Court of Appeals of Ohio, Eleventh District, Geauga
Appeal from the Geauga County Court of Common Pleas. Case No.
13 DC 000638.
E. Zulandt, Jr., Robert E. Zulandt Co., LPA, (For
Lee Filby, pro se, (Defendant-Appellant).
TIMOTHY P. CANNON, J.
Appellant, David Lee Filby, appeals pro se from an October
26, 2016 judgment entered by the Geauga County Court of
Common Pleas, denying his motion for relief from judgment.
For the following reasons, the trial court's judgment is
The trial court entered a divorce decree in this matter on
August 14, 2015. One year later, on August 15, 2016,
appellant filed a motion for relief from judgment. Appellant
provided no reasons in his motion as to why he was entitled
to relief. The trial court denied the motion on October 26,
Appellant attached two entries to his notice of appeal, both
of which were docketed on October 26, 2016. An entry,
entitled "Decision, " was time-stamped at 2:23 p.m.
This Decision denies appellant's motion and sets forth
the basis for the trial court's denial: namely, that
appellant did not set forth any operative facts or identify
any errors in support of the motion. The last paragraph of
the Decision states: "Order. Per this
Court's Decision entered this date: Mr. Filby's
'Motion for Relief from Judgment' is denied." A
separate entry, entitled "Judgment, " was
time-stamped at 2:24 p.m. and states: "Per this
Court's Decision entered this date: the 'Motion for
Relief from Judgment' filed by defendant David Filby on
August 15, 2016, is denied." It is not clear why the
trial court docketed this Judgment; it is a nullity, as the
Decision, time-stamped first and ordering denial of the
motion, was a final appealable order. This procedural glitch
does not, however, affect our review of the merits of this
appeal, which we consider to be taken from the Decision of
October 26, 2016.
Appellant raises five assignments of error for our review:
[1.] The trial court committed prejudicial error in denying
my August 15, 2016 Rule 60 Motion for Relief from Judgment.
The trial courts' ruling was a criminal act of
retaliation in violation of ORC 2921.05 Retaliation. On
October 25, 2016, I filed a Motion for Temporary Restraining
Order and Permanent Injunction against Judge David L. Fuhry,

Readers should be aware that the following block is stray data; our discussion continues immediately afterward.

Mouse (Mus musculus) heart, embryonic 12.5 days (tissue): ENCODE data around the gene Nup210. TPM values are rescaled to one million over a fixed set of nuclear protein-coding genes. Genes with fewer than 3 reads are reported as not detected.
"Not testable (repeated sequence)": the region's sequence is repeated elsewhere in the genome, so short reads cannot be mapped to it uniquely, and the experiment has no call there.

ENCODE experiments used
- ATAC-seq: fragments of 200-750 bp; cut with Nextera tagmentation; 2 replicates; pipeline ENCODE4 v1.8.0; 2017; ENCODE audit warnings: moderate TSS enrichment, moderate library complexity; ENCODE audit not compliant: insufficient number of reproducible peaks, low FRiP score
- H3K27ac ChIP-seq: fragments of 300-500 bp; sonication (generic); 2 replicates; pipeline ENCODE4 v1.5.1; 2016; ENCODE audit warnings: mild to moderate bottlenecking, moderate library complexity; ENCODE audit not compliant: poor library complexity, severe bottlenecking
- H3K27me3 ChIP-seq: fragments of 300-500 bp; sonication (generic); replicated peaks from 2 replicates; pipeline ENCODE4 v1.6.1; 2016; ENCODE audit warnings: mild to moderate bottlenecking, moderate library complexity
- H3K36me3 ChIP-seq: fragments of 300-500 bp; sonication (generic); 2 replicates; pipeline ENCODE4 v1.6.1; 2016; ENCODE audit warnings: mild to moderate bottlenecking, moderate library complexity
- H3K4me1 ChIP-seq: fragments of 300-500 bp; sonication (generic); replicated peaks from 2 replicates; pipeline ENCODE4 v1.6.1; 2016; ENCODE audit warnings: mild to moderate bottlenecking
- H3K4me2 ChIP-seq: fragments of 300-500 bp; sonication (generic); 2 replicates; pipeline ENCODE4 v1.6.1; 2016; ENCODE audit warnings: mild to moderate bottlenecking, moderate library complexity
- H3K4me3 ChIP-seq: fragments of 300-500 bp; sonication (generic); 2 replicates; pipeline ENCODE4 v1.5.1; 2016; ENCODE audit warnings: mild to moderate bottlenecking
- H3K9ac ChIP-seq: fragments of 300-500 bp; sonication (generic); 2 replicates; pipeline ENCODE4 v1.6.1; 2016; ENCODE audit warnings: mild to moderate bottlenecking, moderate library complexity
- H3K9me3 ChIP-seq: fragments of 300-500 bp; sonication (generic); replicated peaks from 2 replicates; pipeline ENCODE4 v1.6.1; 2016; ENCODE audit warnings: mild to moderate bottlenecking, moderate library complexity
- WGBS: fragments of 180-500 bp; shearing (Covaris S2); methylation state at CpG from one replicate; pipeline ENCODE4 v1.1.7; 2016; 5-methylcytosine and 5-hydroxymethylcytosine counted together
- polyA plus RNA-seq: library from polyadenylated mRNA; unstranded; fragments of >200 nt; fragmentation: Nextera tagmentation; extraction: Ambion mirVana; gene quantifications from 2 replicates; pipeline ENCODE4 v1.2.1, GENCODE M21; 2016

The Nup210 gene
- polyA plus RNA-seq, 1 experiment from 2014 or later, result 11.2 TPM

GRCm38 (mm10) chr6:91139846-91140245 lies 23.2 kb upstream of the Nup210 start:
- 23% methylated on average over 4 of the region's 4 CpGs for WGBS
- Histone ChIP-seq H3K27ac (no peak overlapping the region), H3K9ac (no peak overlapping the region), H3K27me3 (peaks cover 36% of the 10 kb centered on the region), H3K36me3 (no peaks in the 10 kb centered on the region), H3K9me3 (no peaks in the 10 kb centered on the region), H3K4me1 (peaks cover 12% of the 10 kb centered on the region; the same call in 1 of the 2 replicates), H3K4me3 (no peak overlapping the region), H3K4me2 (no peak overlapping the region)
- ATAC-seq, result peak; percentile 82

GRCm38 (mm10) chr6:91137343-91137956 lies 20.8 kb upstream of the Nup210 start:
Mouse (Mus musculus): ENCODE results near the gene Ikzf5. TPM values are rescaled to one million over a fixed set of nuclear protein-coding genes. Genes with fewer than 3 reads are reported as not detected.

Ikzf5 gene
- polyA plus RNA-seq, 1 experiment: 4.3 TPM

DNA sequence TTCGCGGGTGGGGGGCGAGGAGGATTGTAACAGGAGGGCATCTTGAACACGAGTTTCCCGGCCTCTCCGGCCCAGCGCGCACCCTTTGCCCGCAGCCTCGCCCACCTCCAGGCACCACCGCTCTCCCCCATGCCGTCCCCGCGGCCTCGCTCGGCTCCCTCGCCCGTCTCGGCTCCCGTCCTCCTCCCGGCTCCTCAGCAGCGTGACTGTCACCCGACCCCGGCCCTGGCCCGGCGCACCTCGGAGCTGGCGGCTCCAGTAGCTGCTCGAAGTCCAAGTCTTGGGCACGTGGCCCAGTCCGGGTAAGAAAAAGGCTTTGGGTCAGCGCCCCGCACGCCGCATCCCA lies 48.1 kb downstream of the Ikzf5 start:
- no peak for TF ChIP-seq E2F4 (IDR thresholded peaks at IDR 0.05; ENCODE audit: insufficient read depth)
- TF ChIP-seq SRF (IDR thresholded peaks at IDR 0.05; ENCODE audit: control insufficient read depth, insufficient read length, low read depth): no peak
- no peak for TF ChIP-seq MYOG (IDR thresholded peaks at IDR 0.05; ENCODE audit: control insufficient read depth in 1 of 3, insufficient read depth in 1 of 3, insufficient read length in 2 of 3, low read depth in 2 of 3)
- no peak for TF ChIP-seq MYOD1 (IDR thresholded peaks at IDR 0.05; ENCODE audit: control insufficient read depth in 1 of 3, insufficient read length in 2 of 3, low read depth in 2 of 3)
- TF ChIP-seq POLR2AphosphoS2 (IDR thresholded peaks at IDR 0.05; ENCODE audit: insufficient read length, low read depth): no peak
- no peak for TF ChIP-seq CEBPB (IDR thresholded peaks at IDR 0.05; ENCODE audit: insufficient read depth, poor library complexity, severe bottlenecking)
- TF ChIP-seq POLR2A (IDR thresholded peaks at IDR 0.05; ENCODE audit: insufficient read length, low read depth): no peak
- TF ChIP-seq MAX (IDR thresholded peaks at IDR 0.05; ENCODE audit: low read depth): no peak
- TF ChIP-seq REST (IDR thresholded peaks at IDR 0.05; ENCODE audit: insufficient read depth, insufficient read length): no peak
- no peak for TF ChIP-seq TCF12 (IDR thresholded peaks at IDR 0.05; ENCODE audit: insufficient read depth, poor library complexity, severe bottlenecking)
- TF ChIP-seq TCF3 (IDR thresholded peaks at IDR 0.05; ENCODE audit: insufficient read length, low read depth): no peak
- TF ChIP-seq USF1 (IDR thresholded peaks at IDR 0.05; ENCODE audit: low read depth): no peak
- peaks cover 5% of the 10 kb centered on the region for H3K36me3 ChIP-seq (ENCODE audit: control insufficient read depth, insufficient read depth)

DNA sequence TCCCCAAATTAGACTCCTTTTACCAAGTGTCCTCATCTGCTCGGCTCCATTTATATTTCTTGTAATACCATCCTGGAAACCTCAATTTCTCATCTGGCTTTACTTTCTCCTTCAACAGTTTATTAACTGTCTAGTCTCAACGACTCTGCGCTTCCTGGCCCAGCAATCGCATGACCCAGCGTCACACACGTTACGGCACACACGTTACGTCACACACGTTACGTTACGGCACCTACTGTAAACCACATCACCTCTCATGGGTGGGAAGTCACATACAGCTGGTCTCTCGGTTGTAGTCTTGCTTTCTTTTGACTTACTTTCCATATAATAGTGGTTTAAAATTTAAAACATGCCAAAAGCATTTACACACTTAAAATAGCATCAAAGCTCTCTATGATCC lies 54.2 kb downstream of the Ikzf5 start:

Magistrate Carolyn J. Pashcke, and Attorney Robert E. Zulandt
Jr. My motion sat on the docket for 72 days from August 15,
2016 - October 26, 2016. Judge Fuhry hastily responded in
retaliation by denying my motion for relief. [sic]
[2.] The trial court committed prejudicial error in denying
my August 15, 2016 Motion for Relief based upon the premise
that the motion did not comply with Local Rule 7. Many of my
other filings before the court were not denied based upon
this rule, even when those filings did not comply with the
local rule. The trial court acted arbitrarily by citing the
local rule. My motion for relief was neat, cited law, and
requested leave to supplement should the trial court require.
[3.] The trial court committed prejudicial error in denying
my August 15, 2016 Motion for Relief from Judgment because
Judge David L. Fuhry should have recused himself from the
bench long before he had the opportunity to deny my motion.
On August 18, 2016 I filed a criminal affidavit against Judge
David L. Fuhry with the Geauga County Prosecutor. At the time
of the trial Court's judgment denying my motion for
relief, the criminal affidavit was still not resolved.
Several motions for the Fuhry's disqualification from the
bench had been filed. Judge Fuhry refused to recuse himself
due to his obvious prejudice against me in the case, and
continued to act with prejudice against me in the case.
According to Code of Judicial Conduct Rule 2.11, Fuhry should
have recused himself from the bench long before he had the
opportunity to once again act with prejudice and deny my
motion for relief. [sic]
[4.] The trial court had prior knowledge final judgment from
which I sought relief was prejudiced, unfair, and in
violation of law. The trial court knowingly rendered judgment
based upon the false premise that a settlement had been
agreed upon by all parties when no such settlement had been
reached by all parties. The final judgment was also in
violation of Rule 75(M) of the Ohio Rules of Civil Procedure
because it was not based upon credible evidence nor did it
equally divide property and debt between the parties. Several
problems existed with the case prior to the final judgment as
a result of misconduct and crime. The trial court was aware
of all of these problems but proceeded with final judgment
anyways. With this prior knowledge and prejudice, the trial
court's pattern of abuse and prejudice was knowingly
perpetuated by denying my motion for relief. [sic]
[5.] The trial court should have granted judgment in my favor
for relief in entirety. The Plaintiff failed to timely
respond to my Motion for Relief from Judgment. On October 14,
2016, I filed a motion for Judgment 60 days later after
Defendant had not timely replied to my motion. The trial
court should have granted relief as a matter of law. [sic]
Within these assignments of error, appellant alleges (1) the
trial court committed violations of the Ohio Code of Judicial
Conduct; (2) the trial court erred when it denied
appellant's motion for relief from judgment because the
underlying divorce decree was "prejudiced, unfair, and
in violation of law, not agreed upon, [and] in violation of
[Civil] Rule 75(M)"; (3) the trial court erred in not
granting relief from judgment by default after ...